Do Muslims really hate terrorism?

A woman walks by a controversial ad in a New York subway station last fall. The word "savage" had been defaced.

Story highlights

  • CNN Radio podcast features CNN Opinion contributors on top three stories
  • Podcast offers views of John Avlon, Margaret Hoover and Dean Obeidallah
  • Panelists exchange views on the Bush library, flight delays and attitudes toward Muslims

This week on The Big Three, we tackled the George W. Bush library opening, frustration over flight furloughs (complete with congressional finger-pointing) and Dean Obeidallah's column, "I'm a Muslim and I hate terrorism," which seems sadly necessary in the wake of Boston.

The opening of a presidential library is supposed to be a time for national unity. All the living presidents attend, standing together for a photo op and offering complimentary speeches about the newest inductee to the ex-presidents' club.

But during all the same pageantry in Dallas at the opening of Bush's library, a less civil debate on the Big Three (and across the country) was going on about 43's legacy. Margaret Hoover is a proud Bush administration alumna and attended the opening in Dallas. Dean, it is fair to say, is not a Bush fan. At all.

And so the debate raged, with Margaret citing his investment in foreign aid to stem the tide of AIDS in Africa and keeping the nation safe from terrorism after the attacks of 9/11. Dean acknowledged that Bush might be a nice guy to hang out with but asked whether the library would consist primarily of coloring books. As the card-carrying centrist in the group, I try to find common ground. And so it goes.

John Avlon, Margaret Hoover, Dean Obeidallah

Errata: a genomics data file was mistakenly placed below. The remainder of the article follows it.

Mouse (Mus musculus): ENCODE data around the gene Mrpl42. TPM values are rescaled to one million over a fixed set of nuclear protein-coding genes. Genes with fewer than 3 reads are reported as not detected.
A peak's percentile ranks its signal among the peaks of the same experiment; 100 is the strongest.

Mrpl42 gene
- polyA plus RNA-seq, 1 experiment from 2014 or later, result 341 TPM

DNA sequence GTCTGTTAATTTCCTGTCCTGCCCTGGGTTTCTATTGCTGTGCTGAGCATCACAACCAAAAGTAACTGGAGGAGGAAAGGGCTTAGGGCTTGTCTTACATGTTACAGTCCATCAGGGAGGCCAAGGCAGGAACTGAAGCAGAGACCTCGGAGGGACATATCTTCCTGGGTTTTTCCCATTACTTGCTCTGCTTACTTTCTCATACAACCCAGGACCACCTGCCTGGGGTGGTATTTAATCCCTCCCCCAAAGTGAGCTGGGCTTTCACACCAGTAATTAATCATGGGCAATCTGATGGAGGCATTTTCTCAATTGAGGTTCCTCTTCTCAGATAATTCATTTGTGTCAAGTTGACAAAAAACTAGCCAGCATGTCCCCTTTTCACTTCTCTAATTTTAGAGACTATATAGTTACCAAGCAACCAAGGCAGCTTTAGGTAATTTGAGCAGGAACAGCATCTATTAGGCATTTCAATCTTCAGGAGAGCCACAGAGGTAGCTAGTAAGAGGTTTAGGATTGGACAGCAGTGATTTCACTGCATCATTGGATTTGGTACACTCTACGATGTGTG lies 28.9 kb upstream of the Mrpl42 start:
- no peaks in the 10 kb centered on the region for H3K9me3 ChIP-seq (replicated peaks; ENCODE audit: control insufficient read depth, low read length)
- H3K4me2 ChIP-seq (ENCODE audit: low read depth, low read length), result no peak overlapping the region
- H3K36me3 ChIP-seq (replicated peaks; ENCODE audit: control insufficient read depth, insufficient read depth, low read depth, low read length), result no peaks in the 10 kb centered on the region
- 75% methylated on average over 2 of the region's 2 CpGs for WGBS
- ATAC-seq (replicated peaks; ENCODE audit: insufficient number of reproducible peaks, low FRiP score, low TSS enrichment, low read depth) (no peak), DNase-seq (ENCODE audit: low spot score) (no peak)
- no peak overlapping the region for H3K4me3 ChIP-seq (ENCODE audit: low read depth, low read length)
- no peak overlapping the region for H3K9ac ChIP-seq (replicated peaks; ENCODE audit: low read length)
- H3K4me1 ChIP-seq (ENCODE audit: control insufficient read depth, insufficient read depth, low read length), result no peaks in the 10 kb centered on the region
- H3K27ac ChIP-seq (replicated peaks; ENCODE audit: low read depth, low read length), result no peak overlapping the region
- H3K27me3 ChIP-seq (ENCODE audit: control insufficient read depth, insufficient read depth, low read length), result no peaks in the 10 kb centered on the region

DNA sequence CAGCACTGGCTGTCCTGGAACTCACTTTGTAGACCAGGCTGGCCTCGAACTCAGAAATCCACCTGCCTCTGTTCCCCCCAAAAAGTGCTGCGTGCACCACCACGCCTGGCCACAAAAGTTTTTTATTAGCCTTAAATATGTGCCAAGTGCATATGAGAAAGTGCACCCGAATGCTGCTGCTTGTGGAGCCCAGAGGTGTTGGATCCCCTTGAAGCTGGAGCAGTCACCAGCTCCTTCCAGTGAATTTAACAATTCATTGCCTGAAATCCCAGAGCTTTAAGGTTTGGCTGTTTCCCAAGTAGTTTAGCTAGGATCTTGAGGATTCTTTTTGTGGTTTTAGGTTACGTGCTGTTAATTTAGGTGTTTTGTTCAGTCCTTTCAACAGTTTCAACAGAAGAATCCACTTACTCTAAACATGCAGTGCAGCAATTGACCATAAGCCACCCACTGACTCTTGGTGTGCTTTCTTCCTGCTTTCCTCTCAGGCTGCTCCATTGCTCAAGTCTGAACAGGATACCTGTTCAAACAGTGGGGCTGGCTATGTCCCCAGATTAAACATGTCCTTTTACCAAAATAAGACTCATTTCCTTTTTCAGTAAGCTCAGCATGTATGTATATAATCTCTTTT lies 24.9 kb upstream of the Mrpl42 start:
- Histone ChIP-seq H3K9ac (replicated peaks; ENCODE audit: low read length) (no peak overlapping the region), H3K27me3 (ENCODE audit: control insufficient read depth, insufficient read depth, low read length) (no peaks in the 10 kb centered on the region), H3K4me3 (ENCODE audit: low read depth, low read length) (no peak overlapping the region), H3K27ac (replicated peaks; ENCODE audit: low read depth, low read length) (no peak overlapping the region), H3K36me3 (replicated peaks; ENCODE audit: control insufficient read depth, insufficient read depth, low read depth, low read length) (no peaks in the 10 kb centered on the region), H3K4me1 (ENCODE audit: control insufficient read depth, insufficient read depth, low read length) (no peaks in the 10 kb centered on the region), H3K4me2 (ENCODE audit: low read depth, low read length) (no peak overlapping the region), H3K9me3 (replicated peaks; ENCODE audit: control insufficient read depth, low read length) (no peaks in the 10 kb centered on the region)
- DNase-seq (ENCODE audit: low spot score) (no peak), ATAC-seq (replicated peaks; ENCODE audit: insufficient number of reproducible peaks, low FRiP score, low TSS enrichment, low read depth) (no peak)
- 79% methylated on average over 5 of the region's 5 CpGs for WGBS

At the time of our discussions, the sequester cuts were kicking in, and airline travelers were feeling the pain, with 40% of flights delayed this week because of the furlough of air-traffic controllers. Congress has since overwhelmingly approved a measure to get the air travel system up to speed again after the delays provoked a round of the blame game on Capitol Hill, with conservatives accusing the president of "playing politics" with these particular cuts. Margaret agreed with this assessment. I ain't buying it.

The sequester was supposed to be so dumb and painful that it would compel Congress to reason together and find deficit and debt reduction to more strategic means. It didn't. And while the rhetoric of cutting government spending is popular, the reality is predictably less so. And so we're being treated to the absurdity of conservative activist groups such as Americans for Prosperity -- whose sole purpose is to argue for cuts in government spending -- complaining about the practical effects of those very cuts on which they insisted. This is the old dynamic we see too much of -- cuts for thee but not for me.

Finally, in the wake of the Boston terror attacks, America and the American Muslim community have navigated the tricky territory of confronting the ideology of radical Islam that apparently inspired the attacks without engaging in group blame.

Dean's excellent column tries to clarify some of the bigoted myths by making the point that American Muslims might hate jihadis even more than typical Americans do because the murderers claim to represent their faith and cause a massive backlash against this growing American community. Read the column -- and then listen to our conversation, tackling subjects such as why extremists of other faiths tend not to blow things up.

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